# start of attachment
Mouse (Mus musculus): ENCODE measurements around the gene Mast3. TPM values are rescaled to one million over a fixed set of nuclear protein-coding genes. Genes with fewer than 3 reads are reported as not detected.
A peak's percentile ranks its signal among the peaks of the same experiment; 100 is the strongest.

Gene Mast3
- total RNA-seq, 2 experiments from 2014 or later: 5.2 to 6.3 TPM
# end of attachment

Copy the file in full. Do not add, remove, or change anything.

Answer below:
Mouse (Mus musculus): ENCODE measurements around the gene Mast3. TPM values are rescaled to one million over a fixed set of nuclear protein-coding genes. Genes with fewer than 3 reads are reported as not detected.
A peak's percentile ranks its signal among the peaks of the same experiment; 100 is the strongest.

Gene Mast3
- total RNA-seq, 2 experiments from 2014 or later: 5.2 to 6.3 TPM